1790. Clinical and Economic Outcome Evaluation with Penicillin Skin Testing as an Antimicrobial Stewardship Initiative in a Not-for-profit Community Health System
Session: Poster Abstract Session: Antimicrobial Stewardship: Impact of Allergy
Saturday, October 6, 2018
Room: S Poster Hall
  • 1790_IDWPOSTER.pdf (486.5 kB)
  • Background: Penicillin skin testing (PST) is a novel way to reduce the use of broad-spectrum agents, potentially resulting in unnecessary overuse and cost savings. This study evaluated clinical and economic outcomes of antimicrobials prescribed with and without PST in a community health system.

    Methods: This quasi-experimental study compared an experimental group of 100 adult patients who completed PST for a self-reported penicillin allergy over an open enrollment period beginning January 2016 to a matched control group of 100 patients over the same time frame that had a listed penicillin allergy as well as consultation with infectious diseases. Patients in the control group were matched to the infection diagnosis codes of the members of experimental group and then randomly selected and matched on a 1:1 basis. The primary outcome was beta-lactam days of therapy (DOT) defined as either a penicillin or cephalosporin (not carbapenem). The secondary outcome assessed the average cost of antimicrobial therapy before and after PST.

    Results: The control group consisted of 436 patients who met inclusion criteria with 100 patients from that group matched to the 100 patients in the PST group by diagnosis code. The most common self-reported allergy consisted of IgE-mediated (52%) and unknown (30%) in the PST group and IgE-mediated (33%), unknown (20%), and rash (32%) in the control group. Ninety-eight of 100 patients who underwent PST tested negative, with 71 out of 98 (73%) having changes directly made to their antimicrobial regimens immediately after PST. Beta-lactam DOT for the PST group were 666 out of 1094 (60.88%, with 34.82% being a penicillin specifically). Beta-lactam DOT for the control group consisted of 386 out of 984 (39.64%, with 6.4% being a penicillin specifically). Chi-square test of homogeneity for beta-lactam DOT between the two groups was significant (P < .00001). Changes to the antimicrobial regimen after PST saved the average patient $353.03 compared to no change in pre-PST regimen (P = .045).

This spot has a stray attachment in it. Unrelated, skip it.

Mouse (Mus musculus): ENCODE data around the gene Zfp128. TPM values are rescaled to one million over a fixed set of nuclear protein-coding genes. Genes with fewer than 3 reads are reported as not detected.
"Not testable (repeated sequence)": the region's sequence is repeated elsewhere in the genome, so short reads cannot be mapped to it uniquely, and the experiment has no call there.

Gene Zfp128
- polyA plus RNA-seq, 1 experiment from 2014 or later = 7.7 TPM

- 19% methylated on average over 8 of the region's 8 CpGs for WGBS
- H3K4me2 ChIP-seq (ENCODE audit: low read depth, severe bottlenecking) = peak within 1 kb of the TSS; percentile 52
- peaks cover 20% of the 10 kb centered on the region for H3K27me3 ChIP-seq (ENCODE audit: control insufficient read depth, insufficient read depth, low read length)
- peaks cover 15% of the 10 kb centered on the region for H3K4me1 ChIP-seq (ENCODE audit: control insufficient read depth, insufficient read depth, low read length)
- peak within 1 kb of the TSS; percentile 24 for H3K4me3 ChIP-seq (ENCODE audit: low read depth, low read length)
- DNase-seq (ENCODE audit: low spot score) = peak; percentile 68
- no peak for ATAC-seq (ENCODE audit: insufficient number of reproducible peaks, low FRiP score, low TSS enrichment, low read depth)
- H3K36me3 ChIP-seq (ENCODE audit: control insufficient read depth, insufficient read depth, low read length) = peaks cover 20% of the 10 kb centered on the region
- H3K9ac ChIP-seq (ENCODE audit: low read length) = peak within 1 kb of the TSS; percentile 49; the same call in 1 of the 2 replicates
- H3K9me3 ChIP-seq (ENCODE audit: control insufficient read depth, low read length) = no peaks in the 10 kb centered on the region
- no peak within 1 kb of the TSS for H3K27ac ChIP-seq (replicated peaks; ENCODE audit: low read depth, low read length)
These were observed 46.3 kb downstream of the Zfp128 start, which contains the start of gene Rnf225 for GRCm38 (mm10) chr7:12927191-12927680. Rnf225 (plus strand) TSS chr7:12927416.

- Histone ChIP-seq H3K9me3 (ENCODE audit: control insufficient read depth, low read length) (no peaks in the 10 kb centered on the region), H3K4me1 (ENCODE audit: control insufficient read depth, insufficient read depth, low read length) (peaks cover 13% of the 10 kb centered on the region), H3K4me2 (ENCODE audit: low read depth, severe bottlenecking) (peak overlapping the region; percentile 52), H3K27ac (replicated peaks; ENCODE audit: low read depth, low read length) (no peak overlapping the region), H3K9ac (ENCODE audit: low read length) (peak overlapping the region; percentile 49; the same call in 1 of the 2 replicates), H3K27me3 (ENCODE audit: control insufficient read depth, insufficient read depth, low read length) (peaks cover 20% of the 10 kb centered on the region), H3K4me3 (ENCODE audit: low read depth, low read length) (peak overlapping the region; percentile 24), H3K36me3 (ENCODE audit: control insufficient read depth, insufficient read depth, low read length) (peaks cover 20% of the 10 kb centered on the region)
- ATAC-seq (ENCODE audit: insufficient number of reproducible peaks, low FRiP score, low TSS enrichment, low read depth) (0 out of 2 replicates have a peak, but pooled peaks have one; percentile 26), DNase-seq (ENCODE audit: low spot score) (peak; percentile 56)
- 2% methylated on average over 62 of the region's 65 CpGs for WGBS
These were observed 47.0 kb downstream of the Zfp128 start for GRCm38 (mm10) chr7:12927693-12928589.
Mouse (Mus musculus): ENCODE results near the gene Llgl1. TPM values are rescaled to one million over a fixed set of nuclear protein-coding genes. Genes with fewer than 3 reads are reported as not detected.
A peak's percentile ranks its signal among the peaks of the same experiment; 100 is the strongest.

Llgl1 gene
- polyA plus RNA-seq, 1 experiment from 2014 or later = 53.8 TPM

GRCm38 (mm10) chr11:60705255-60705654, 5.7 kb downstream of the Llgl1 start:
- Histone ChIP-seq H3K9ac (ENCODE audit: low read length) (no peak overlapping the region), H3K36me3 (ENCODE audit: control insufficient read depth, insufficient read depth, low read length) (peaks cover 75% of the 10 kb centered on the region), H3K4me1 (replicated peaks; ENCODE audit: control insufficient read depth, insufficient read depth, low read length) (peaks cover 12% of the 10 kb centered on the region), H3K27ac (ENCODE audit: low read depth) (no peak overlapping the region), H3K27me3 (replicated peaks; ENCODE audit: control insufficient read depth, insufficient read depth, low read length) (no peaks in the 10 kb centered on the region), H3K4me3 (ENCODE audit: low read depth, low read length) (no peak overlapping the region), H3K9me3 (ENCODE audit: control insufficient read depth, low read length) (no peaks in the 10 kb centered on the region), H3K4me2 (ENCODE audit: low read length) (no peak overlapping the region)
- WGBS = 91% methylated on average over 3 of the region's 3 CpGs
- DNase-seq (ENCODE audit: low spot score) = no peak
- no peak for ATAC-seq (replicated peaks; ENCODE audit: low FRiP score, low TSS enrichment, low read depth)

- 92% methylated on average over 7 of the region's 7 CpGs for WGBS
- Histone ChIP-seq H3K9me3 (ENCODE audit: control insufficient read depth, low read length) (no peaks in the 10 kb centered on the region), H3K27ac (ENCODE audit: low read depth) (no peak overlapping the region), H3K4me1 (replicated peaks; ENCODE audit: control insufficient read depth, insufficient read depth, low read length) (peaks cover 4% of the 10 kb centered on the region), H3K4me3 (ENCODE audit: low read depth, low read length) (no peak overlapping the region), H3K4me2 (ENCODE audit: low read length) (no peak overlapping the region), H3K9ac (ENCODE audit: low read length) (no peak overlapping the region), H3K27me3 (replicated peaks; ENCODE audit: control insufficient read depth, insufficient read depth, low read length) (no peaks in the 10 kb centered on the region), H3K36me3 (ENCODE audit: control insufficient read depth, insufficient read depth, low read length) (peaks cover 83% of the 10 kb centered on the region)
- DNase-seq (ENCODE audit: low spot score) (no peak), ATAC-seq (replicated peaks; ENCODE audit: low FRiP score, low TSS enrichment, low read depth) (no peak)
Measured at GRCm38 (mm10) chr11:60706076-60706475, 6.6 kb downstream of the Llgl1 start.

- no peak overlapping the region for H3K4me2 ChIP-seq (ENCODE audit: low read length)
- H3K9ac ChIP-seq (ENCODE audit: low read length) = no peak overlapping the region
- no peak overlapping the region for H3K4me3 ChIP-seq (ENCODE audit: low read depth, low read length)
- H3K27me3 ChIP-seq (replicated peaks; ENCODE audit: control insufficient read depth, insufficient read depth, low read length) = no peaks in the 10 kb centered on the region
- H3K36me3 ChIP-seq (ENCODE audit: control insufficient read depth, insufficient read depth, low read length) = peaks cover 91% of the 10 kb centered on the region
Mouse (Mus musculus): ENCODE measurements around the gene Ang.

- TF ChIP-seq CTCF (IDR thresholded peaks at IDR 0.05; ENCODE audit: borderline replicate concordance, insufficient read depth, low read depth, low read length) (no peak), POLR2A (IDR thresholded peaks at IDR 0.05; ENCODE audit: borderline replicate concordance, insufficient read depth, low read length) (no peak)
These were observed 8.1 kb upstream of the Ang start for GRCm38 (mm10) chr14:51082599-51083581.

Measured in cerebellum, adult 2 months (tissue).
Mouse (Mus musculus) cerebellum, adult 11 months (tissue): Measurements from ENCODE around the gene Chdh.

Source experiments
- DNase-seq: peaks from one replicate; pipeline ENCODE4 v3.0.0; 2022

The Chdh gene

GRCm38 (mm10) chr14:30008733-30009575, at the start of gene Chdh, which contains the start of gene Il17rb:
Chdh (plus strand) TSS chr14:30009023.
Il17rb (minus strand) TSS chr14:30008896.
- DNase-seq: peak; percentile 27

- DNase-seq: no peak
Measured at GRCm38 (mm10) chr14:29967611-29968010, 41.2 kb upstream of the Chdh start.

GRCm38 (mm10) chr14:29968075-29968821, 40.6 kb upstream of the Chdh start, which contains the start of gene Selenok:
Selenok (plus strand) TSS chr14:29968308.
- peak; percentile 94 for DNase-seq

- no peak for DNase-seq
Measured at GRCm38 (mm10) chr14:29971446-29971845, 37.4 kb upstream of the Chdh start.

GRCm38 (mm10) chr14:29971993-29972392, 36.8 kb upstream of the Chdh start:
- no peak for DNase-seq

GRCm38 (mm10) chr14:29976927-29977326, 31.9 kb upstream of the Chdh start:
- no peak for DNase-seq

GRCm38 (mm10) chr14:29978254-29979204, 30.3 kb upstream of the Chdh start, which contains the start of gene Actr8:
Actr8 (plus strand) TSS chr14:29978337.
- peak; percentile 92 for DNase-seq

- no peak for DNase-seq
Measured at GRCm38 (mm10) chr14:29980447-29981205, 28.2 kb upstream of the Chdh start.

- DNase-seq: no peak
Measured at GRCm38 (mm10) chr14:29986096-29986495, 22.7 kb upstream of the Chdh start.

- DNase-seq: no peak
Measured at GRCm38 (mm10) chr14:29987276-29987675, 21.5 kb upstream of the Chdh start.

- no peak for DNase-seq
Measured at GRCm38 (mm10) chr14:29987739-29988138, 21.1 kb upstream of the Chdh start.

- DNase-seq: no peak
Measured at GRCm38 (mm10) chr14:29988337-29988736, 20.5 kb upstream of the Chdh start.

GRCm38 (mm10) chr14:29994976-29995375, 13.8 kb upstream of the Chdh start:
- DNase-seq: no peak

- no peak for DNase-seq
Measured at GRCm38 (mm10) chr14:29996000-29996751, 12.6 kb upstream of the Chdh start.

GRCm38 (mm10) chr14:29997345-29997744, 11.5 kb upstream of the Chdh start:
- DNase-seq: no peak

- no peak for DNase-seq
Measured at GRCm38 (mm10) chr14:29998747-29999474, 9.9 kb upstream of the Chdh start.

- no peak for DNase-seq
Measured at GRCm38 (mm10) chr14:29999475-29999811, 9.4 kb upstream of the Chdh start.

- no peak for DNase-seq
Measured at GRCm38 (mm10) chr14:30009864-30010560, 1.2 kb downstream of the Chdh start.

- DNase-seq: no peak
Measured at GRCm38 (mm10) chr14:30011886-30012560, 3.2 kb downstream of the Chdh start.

Conclusion: PST led to immediate antimicrobial de-escalation in the majority of patients who tested negative. This led to a significant increase in beta-lactam usage, specifically penicillins. These benefits were also associated with significant cost savings to patients, justifying the cost of performing PST.

    Bruce M Jones, PharmD, BCPS1, Abigail Hamlin, PharmD Candidate2, Joseph Crosby, PhD, RPh1 and Christopher Bland, PharmD, BCPS, FIDSA2, (1)St. Joseph's/Candler Health System, Savannah, GA, (2)Clinical and Administrative Pharmacy, University of Georgia College of Pharmacy, Savannah, GA


    B. M. Jones, ALK: Consultant , Grant Investigator and Speaker's Bureau , Consulting fee , Grant recipient and Speaker honorarium .

    A. Hamlin, None

    J. Crosby, None

    C. Bland, ALK: Grant Investigator and Speaker's Bureau , Grant recipient and Speaker honorarium .

    Findings in the abstracts are embargoed until 12:01 a.m. PDT, Wednesday Oct. 3rd with the exception of research findings presented at the IDWeek press conferences.